This week I made some lightweight cotton bags to use when buying bread and veggies. I previously bought some lightweight cotton veggie bags when I was living in the USA and needed a couple of extra.
When we make our own sourdough bread we wrap the baked bread in a tea towel for storage. Lately, we haven’t had time to make our own bread so I made cotton bread bags to take to the shop up the road that sells the most amazing bread! I made two bags so that one could be washed and taken to the shop while the other was in use
This DIY project is super easy.
You will need:
- Lightweight cloth – I used cotton muslin
- Ribbon for drawstring – I just used whatever I had hoarded from receiving gifts
Steps for making your own washable veggie and bread bags
1. Choose some cloth. I chose some cute, printed, cotton muslin (yes, I know un-printed would have been greener…..but definitely less cute and maybe I would be less likely to use them). You could use tulle (the stuff tutu’s are made from) if you’re really worried about weight. However, I’m trying to avoid plastic where I can. All up my cotton bread bags weigh 20 g each and my cotton veggie bags weigh 10 g each so I’m not worried about them adding to my overall produce cost.
2. Cut your cloth to size. I used a 105 m x 85 cm piece for each of my bread bags (final size of 50 x 40 cm) and a 75 x 75 cm piece for each of my veggie bags (final size 35 x 35 cm). I cut (and sewed) them pretty roughly, maximising my cloth use. I was not too worried about the finish because I don’t plan to wear them and they shouldn’t have too much rough treatment.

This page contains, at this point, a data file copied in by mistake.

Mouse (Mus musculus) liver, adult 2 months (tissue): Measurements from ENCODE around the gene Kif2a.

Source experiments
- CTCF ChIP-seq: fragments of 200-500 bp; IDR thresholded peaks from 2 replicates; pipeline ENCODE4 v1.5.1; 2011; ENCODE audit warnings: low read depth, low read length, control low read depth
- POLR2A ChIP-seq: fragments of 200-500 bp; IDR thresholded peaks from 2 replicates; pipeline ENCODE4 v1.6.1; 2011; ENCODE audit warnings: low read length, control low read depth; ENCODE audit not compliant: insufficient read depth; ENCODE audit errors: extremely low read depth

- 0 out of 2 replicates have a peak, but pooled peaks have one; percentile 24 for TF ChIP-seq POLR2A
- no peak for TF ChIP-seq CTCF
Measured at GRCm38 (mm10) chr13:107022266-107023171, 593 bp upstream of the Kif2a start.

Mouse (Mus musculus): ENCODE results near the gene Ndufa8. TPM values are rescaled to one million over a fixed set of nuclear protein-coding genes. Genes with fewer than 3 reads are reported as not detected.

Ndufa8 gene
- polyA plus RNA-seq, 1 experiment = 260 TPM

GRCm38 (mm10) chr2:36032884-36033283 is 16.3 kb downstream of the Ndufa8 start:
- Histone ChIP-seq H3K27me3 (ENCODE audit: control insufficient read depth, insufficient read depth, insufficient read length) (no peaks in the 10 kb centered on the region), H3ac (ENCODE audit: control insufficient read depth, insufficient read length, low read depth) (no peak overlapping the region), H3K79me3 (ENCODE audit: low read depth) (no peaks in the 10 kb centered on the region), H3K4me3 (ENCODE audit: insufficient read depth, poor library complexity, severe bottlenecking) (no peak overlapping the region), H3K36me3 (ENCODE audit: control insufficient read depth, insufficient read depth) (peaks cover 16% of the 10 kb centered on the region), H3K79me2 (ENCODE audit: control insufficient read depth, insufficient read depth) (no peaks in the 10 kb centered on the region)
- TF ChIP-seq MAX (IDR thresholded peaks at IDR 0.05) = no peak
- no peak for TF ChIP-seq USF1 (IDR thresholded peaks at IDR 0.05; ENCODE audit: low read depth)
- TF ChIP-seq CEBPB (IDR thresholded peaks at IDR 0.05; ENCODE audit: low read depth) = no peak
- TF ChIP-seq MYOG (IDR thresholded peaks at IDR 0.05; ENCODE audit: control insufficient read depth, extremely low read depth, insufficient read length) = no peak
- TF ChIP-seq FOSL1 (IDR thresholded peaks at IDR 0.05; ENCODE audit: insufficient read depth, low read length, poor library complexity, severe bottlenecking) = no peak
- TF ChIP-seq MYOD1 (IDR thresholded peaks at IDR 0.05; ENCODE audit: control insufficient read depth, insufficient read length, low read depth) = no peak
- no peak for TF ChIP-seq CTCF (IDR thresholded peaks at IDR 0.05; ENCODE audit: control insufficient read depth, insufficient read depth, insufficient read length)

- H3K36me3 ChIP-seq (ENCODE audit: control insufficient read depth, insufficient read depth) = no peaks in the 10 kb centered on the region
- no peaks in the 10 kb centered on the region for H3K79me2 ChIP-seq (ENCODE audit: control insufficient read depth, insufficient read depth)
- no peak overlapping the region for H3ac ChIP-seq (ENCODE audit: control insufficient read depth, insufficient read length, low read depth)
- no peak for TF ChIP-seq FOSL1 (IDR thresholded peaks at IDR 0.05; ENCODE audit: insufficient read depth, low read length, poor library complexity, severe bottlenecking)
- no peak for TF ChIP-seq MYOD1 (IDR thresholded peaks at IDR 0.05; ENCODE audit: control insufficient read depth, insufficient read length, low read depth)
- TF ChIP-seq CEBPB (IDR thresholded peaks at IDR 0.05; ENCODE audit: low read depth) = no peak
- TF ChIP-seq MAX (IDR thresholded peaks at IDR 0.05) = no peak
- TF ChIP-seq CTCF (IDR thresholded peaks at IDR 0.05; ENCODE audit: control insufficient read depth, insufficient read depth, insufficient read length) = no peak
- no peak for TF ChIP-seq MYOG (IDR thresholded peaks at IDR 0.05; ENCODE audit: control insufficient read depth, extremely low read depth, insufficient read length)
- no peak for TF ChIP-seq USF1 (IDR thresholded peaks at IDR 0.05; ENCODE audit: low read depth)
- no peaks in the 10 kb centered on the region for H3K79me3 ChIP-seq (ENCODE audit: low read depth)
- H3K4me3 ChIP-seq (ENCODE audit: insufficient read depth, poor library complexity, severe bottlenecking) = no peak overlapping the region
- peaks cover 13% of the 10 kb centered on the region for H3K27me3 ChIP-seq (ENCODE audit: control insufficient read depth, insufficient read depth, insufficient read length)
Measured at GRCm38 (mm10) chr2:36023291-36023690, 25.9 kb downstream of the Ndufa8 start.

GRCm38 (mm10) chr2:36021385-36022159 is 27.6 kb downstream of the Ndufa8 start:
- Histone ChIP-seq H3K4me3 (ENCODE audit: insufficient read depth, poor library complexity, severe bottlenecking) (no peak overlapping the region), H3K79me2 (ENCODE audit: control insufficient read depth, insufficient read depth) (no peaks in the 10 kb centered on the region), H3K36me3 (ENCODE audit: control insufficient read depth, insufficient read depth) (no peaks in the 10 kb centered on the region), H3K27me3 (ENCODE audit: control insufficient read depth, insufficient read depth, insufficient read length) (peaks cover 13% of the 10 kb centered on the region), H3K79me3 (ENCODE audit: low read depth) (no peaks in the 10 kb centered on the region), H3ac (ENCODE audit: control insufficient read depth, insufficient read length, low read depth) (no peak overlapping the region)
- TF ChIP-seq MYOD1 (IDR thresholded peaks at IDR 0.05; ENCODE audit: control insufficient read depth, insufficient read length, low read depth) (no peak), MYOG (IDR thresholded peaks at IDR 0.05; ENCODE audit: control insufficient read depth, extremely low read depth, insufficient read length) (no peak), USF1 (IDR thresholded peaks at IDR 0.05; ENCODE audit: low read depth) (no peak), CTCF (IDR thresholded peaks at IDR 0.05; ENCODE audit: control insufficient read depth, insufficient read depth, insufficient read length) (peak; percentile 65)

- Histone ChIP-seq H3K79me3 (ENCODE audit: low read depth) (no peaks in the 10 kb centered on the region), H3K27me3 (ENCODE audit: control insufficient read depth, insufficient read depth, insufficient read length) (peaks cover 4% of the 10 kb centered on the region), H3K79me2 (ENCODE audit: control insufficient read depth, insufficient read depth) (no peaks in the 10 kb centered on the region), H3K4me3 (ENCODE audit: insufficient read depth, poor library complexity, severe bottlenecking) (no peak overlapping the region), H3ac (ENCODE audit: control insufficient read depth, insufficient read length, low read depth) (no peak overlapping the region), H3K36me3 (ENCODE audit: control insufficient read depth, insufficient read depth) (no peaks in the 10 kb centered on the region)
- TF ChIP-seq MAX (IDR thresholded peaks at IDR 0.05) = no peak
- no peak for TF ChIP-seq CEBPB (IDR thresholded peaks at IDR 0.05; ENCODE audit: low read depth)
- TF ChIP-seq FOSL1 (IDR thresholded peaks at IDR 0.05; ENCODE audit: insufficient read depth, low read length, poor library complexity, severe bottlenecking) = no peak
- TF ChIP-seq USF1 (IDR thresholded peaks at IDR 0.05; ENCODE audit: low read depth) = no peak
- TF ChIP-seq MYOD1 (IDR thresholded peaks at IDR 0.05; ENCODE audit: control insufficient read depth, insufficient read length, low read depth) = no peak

3. Fold you material with the right sides together (if you have right/printed sides). Pin 2 edges ready for stitching. Leave the end that will be the opening un-pinned.
4. Stitch (using a machine or by hand) along the two pinned edges and you will end up with the basic structure of your bag.
5. Next you need to make a small channel at the top of the bag for the drawstring. Keeping the bag inside-out, fold ~3 cm of the opening edge and pin to what will be the inside (currently the outside) of the bag. Pin then stitch leaving a small opening to feed a ribbon through – I’ve left mine near one of the seams. You may need to remove part of your machine to do this if your bags are small.
6. Use a safety-pin to guide your ribbon/tie/string through the channel and tie off when the ends meet
7. Success! Turn the right way out and your bag is ready to be used
8. Compost the scraps. Any natural fibres (e.g. cotton, bamboo, wool – probably a bit heavy!) will break down in your compost heap.
9. Now for me to remember to take these every time I go to buy bread and veggies!